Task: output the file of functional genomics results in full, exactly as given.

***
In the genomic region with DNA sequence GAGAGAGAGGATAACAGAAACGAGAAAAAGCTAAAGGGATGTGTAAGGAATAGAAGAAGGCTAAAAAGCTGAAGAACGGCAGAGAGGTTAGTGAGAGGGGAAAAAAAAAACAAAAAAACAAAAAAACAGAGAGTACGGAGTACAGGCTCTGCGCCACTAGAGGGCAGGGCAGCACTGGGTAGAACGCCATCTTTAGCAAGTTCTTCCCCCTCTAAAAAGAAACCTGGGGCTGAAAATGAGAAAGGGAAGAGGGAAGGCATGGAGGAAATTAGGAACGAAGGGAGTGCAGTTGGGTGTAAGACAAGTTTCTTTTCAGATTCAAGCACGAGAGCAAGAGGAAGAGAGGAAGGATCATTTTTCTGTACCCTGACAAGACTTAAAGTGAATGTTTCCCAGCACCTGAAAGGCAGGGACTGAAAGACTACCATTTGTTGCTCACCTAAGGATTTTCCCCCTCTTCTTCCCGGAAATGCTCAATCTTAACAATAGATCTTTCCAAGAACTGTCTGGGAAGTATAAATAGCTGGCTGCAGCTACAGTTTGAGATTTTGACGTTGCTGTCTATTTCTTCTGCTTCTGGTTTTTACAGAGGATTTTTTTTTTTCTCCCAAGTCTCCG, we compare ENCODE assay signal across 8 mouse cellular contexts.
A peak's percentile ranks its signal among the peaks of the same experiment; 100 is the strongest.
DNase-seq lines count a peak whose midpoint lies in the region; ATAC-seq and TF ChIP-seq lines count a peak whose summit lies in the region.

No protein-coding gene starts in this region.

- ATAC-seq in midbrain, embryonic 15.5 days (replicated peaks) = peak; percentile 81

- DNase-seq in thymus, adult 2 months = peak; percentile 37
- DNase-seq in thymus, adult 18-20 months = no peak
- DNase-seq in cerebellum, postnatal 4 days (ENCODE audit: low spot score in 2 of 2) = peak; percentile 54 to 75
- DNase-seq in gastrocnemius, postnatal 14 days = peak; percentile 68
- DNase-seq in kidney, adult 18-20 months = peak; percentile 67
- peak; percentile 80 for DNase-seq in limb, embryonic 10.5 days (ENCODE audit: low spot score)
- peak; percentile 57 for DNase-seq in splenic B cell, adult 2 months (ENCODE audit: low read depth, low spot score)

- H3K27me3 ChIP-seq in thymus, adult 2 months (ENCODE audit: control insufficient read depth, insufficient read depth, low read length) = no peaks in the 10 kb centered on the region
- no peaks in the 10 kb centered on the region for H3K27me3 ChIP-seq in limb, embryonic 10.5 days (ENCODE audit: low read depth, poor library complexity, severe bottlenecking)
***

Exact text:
In the genomic region with DNA sequence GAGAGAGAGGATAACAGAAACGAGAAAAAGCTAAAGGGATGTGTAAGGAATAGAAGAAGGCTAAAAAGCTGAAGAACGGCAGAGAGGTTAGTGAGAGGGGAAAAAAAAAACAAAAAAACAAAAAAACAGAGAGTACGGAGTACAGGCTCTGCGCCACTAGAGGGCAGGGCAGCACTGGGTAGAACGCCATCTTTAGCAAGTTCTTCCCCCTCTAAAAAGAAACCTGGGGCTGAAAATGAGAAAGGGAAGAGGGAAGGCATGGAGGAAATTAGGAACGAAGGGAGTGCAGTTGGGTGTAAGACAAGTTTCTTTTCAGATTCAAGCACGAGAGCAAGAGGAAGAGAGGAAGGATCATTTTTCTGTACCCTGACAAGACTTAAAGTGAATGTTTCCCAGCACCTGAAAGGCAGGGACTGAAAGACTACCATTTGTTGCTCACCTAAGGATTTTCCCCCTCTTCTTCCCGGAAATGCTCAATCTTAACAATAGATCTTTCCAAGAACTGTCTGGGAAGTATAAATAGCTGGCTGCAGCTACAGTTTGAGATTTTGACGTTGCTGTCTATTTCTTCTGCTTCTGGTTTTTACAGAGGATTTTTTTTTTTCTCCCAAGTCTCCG, we compare ENCODE assay signal across 8 mouse cellular contexts.
A peak's percentile ranks its signal among the peaks of the same experiment; 100 is the strongest.
DNase-seq lines count a peak whose midpoint lies in the region; ATAC-seq and TF ChIP-seq lines count a peak whose summit lies in the region.

No protein-coding gene starts in this region.

- ATAC-seq in midbrain, embryonic 15.5 days (replicated peaks) = peak; percentile 81

- DNase-seq in thymus, adult 2 months = peak; percentile 37
- DNase-seq in thymus, adult 18-20 months = no peak
- DNase-seq in cerebellum, postnatal 4 days (ENCODE audit: low spot score in 2 of 2) = peak; percentile 54 to 75
- DNase-seq in gastrocnemius, postnatal 14 days = peak; percentile 68
- DNase-seq in kidney, adult 18-20 months = peak; percentile 67
- peak; percentile 80 for DNase-seq in limb, embryonic 10.5 days (ENCODE audit: low spot score)
- peak; percentile 57 for DNase-seq in splenic B cell, adult 2 months (ENCODE audit: low read depth, low spot score)

- H3K27me3 ChIP-seq in thymus, adult 2 months (ENCODE audit: control insufficient read depth, insufficient read depth, low read length) = no peaks in the 10 kb centered on the region
- no peaks in the 10 kb centered on the region for H3K27me3 ChIP-seq in limb, embryonic 10.5 days (ENCODE audit: low read depth, poor library complexity, severe bottlenecking)